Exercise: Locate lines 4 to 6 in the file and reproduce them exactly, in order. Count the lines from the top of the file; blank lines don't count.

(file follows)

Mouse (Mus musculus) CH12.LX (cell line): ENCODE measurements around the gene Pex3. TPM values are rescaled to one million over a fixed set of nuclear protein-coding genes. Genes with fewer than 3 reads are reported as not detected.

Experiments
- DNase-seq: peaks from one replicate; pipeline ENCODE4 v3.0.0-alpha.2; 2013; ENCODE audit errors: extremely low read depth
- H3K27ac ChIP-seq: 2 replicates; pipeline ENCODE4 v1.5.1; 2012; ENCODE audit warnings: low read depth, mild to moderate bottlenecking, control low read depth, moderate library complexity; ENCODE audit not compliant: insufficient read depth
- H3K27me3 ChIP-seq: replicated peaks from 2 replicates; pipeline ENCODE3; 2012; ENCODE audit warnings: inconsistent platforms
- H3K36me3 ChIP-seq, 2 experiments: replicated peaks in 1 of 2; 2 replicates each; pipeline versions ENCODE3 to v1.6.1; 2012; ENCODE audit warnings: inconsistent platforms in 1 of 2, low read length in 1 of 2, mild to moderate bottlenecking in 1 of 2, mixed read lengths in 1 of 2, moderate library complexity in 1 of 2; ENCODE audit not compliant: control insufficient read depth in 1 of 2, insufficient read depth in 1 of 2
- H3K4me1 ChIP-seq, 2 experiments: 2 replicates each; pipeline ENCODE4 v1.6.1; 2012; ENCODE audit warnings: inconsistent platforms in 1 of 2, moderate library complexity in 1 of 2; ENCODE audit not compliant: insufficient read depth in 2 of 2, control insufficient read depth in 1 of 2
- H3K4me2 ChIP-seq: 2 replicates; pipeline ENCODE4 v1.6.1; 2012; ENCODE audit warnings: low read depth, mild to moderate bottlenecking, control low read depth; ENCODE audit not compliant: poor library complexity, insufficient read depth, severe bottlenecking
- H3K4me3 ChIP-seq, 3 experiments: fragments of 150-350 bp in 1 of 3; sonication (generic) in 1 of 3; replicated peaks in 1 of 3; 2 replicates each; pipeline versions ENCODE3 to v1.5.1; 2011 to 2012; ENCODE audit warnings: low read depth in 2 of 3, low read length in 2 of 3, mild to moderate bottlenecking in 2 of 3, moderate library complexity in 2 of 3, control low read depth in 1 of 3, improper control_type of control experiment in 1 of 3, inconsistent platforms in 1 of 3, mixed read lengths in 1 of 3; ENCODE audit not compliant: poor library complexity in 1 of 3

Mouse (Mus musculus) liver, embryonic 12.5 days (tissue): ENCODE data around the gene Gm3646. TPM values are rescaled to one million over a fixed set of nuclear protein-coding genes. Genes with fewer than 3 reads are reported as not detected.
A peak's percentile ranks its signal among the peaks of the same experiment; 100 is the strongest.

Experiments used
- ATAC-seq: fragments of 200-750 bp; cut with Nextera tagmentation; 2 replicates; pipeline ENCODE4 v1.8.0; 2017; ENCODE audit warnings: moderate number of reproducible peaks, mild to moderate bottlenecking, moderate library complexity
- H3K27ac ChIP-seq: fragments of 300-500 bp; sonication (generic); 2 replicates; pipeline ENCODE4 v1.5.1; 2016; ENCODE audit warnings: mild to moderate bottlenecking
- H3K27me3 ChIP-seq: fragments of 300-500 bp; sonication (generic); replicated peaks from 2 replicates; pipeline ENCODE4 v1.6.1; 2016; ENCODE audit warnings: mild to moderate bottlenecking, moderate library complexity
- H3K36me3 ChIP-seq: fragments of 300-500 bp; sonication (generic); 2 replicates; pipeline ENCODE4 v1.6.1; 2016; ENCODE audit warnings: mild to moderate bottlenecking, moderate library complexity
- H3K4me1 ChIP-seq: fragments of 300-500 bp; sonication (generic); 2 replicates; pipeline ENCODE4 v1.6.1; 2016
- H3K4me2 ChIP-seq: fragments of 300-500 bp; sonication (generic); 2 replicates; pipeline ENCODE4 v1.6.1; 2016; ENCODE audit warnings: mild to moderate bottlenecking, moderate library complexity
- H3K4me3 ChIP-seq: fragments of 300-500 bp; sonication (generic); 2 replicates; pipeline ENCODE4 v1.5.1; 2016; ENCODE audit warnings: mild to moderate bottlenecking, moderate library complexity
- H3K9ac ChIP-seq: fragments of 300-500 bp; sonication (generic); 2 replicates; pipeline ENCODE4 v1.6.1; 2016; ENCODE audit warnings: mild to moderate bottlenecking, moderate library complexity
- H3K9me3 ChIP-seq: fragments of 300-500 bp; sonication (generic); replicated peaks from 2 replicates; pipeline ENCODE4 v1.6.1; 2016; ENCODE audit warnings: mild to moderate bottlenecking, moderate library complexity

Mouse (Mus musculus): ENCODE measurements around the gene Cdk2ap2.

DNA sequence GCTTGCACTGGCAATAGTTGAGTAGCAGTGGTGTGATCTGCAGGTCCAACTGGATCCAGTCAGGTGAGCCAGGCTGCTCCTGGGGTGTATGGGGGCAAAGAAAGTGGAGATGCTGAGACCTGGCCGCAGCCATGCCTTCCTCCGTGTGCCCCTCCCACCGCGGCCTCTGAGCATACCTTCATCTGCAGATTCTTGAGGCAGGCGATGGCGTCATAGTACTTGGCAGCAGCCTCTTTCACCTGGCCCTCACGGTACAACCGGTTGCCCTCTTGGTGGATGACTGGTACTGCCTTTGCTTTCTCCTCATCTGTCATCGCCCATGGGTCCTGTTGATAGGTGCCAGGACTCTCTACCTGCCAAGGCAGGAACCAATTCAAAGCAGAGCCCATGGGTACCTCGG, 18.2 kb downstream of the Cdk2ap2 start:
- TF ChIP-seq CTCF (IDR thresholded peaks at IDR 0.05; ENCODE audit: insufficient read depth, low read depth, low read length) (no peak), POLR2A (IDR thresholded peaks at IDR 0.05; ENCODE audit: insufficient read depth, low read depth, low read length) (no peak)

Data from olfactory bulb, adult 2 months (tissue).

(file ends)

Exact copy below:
- H3K27ac ChIP-seq: 2 replicates; pipeline ENCODE4 v1.5.1; 2012; ENCODE audit warnings: low read depth, mild to moderate bottlenecking, control low read depth, moderate library complexity; ENCODE audit not compliant: insufficient read depth
- H3K27me3 ChIP-seq: replicated peaks from 2 replicates; pipeline ENCODE3; 2012; ENCODE audit warnings: inconsistent platforms
- H3K36me3 ChIP-seq, 2 experiments: replicated peaks in 1 of 2; 2 replicates each; pipeline versions ENCODE3 to v1.6.1; 2012; ENCODE audit warnings: inconsistent platforms in 1 of 2, low read length in 1 of 2, mild to moderate bottlenecking in 1 of 2, mixed read lengths in 1 of 2, moderate library complexity in 1 of 2; ENCODE audit not compliant: control insufficient read depth in 1 of 2, insufficient read depth in 1 of 2